If you’ve driven into A Lot off Warson Road and looked to the right, you may have seen a sign poking out of the tall plants: Prairie Restoration Area. The hill is vibrant with a variety of plant life and, one would assume, the small creatures that enjoy a prairie lifestyle. Like the rest of our campus, this area is blooming with opportunities to learn, and Upper School Science Teacher Christine Pickett tasked the students in Problem-Solving Biology with an up-close and personal investigation. “This is for our Ecosystem Components and Health Unit based off of the United Nations Sustainability Goal 15 about biodiversity and terrestrial ecosystems,” said Pickett. The students are determining whether the MICDS Prairie Restoration zone is a healthy representation of a Missouri Prairie.
First, the classes observed the Prairie Restoration Zone at MICDS. From there, they hit the Biggs Family Makerspace to design and build a quadrat to determine the percent of groundcover in areas of the zone. A quadrat is a frame, traditionally square, used in ecology, geography, and biology to isolate a standard unit of area for study of the distribution of an item over a large area.
After learning about random sampling with quadrats, the students located the randomly selected areas of the prairie zone to investigate. They carefully photographed their quadrats, uploading their tagged images to a central Google folder for the class. With their images, students are able to analyze what they see, determining which species are present and in what percentages. They then input their findings to a shared class data sheet.
A thorough analysis requires comparing data from one sample to another. That’s why Pickett and her colleague, Upper School Science Teacher Andi Galluppi, are heading to Shaw Nature Reserve on Monday, September 25, to gather information there. They’ll also use quadrats and photographs, uploading the images to the database for students to study. This will help the teams determine if the restored prairie on the campus of MICDS is a healthy and representative prairie ecosystem. They will compare and contrast the data from each location to determine if the restoration zone at MICDS is similar or different to the prairie at Shaw Nature Reserve, before conducting a Chi Square analysis to determine whether the difference is significant.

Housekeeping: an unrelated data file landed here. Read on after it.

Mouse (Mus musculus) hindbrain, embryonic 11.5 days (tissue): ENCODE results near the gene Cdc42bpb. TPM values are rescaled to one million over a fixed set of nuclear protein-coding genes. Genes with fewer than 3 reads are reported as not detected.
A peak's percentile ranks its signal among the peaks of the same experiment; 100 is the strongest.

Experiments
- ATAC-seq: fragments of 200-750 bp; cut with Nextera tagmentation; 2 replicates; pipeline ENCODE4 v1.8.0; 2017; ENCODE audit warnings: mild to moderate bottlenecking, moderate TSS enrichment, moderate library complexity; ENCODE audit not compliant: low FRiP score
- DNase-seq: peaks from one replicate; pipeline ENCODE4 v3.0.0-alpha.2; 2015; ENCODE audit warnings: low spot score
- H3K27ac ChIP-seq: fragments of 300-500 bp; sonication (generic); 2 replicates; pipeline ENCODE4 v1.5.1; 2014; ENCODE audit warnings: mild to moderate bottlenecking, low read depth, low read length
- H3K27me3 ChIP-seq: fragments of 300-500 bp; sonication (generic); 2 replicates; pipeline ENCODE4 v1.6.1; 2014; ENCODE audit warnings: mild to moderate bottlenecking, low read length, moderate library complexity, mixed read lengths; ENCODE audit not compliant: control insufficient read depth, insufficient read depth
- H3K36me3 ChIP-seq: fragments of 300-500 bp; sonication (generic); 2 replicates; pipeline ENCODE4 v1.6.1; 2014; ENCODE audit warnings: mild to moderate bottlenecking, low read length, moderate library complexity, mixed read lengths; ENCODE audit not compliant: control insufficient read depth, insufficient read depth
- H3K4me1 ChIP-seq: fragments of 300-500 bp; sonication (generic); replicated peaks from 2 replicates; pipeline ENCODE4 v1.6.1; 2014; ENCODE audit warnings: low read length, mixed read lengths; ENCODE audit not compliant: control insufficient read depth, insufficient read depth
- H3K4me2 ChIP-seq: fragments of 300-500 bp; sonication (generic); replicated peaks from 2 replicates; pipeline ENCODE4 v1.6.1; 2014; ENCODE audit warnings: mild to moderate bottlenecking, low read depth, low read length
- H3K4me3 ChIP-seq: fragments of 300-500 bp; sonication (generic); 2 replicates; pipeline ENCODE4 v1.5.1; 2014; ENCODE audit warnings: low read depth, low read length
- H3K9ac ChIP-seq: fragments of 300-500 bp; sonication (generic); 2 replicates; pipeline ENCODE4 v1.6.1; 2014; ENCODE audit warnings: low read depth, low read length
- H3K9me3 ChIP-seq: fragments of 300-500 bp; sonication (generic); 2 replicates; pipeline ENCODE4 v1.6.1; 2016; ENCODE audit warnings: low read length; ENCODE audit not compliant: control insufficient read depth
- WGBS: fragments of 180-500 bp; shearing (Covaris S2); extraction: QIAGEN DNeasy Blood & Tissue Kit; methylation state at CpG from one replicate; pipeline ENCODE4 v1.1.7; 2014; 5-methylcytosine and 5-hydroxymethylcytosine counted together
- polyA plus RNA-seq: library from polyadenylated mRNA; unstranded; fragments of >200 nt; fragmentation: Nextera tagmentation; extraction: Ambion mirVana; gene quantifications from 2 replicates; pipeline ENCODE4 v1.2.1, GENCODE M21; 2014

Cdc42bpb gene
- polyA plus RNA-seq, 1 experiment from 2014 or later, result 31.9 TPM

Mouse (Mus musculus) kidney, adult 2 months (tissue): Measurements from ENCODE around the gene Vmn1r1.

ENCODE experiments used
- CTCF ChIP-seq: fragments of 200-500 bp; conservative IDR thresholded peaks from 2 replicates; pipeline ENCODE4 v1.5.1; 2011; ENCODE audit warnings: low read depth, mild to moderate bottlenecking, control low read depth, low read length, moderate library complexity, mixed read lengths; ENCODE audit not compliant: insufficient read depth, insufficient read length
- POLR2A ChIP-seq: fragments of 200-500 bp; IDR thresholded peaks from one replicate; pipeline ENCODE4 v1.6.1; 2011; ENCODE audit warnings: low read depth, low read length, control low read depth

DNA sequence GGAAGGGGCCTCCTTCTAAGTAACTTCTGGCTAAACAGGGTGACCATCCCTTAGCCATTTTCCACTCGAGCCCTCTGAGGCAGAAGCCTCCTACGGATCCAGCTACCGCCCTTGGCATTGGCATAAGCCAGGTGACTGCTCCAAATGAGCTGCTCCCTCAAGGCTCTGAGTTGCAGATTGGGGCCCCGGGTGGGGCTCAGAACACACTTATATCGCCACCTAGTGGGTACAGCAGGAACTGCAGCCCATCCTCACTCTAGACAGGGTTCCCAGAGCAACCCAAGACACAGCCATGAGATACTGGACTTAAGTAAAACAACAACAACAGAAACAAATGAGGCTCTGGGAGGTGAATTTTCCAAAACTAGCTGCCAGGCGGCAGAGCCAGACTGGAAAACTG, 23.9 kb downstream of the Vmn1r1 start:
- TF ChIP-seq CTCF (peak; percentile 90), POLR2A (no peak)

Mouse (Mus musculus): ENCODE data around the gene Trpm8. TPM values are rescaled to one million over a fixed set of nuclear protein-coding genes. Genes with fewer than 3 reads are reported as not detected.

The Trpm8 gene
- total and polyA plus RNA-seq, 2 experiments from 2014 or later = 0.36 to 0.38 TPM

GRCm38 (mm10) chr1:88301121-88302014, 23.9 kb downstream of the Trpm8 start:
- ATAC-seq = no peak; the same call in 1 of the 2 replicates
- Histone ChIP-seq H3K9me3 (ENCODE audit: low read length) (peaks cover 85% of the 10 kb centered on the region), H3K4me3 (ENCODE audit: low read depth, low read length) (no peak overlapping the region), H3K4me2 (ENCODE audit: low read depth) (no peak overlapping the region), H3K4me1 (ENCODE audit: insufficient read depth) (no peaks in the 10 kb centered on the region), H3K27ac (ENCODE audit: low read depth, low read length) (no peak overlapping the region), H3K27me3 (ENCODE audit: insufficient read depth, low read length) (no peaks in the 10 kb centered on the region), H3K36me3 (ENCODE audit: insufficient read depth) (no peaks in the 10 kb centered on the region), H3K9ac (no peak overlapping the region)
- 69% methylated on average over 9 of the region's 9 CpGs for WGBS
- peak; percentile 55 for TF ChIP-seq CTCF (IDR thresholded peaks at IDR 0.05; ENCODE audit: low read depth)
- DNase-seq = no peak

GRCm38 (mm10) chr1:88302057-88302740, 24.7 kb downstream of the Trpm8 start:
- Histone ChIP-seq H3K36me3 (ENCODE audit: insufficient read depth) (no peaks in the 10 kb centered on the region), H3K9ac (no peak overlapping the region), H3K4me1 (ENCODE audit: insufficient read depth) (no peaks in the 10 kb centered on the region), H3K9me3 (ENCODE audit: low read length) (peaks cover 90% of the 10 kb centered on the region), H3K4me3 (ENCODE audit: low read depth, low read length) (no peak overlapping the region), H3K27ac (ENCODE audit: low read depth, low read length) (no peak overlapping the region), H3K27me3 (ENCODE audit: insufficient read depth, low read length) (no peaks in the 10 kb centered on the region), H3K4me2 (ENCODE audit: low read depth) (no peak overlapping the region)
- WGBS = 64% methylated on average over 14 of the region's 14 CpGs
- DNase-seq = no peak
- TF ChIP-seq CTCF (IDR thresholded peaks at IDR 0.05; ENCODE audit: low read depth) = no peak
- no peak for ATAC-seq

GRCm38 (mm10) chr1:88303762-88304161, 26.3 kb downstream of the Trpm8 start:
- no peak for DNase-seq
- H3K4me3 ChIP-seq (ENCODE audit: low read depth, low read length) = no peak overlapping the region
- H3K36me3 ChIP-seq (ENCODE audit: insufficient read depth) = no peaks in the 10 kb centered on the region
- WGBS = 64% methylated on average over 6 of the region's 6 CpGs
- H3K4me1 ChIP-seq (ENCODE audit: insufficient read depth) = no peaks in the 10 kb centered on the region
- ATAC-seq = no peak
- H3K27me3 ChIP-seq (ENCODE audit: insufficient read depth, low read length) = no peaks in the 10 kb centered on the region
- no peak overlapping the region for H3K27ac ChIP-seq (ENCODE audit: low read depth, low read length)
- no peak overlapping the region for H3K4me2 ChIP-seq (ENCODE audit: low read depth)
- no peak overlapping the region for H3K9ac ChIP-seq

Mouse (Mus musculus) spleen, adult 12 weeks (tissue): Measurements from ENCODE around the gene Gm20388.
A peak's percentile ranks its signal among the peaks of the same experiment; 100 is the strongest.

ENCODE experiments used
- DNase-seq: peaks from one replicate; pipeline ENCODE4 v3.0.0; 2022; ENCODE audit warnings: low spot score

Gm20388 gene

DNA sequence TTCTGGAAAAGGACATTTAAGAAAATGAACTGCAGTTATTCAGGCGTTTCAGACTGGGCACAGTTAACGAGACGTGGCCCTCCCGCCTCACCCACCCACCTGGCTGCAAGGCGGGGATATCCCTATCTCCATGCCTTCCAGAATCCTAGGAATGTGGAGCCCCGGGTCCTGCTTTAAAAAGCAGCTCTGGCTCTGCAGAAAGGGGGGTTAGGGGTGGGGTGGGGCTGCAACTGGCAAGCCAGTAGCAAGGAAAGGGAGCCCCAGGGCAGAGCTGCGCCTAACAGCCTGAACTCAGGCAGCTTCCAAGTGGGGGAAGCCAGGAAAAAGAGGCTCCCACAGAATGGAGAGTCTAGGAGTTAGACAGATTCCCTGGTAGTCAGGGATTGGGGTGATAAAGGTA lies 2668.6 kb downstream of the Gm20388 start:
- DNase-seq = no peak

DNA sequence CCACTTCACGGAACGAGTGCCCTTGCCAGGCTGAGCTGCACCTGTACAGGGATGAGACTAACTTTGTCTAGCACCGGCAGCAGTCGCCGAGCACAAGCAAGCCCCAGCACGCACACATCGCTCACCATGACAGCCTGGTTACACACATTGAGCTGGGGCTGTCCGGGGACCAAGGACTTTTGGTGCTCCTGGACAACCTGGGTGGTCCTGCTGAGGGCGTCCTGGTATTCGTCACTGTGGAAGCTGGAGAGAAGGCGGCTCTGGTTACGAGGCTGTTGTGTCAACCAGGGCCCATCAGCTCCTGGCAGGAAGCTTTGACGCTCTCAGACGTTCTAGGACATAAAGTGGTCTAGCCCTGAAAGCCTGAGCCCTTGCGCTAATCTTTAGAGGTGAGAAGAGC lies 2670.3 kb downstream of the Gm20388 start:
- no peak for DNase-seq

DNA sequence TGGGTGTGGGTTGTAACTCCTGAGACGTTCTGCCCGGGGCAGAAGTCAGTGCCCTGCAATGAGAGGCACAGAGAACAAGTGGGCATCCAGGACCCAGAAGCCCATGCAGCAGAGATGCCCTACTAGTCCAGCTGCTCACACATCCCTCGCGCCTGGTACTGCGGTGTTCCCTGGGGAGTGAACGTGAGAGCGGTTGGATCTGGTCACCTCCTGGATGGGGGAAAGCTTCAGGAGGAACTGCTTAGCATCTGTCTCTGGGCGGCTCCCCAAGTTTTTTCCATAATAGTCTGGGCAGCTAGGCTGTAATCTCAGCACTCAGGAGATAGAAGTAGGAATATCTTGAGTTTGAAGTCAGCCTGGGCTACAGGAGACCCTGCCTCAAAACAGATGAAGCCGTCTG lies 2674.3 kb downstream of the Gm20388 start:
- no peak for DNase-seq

“I find the identification of plant species in the prairie interesting,” said Megan David ’25. “We are learning about how the school prairie relates to a prairie in Shaw Nature Reserve, and observing the species found in the prairies (what’s different between them) is fun.”
“This lesson incorporates the following Integrated STEM Practices (ISPs) into student learning: Use critical and creative thinking to define challenges and seek solutions, collaborate and use appropriate tools to engage in iterative design, communicate solutions based on evidence and data, and recognize and use structures in real-world systems,” explained Pickett.
Data is great, but it’s more powerful when it is shared effectively. The final steps in this project involve producing a website that documents the investigation and provides solutions and/or actions to give to an authentic audience of school community stakeholders for continued restoration of the school prairie, and composing a letter to Head of School Jay Rainey, that explores the two on-campus investigations they have concluded: an earlier project involving Polk Pond, and this Prairie Restoration Zone.
What a great, immersive experience for our students and a gift back to our community with vital information we can use to continue supporting our Native Prairie Restoration project!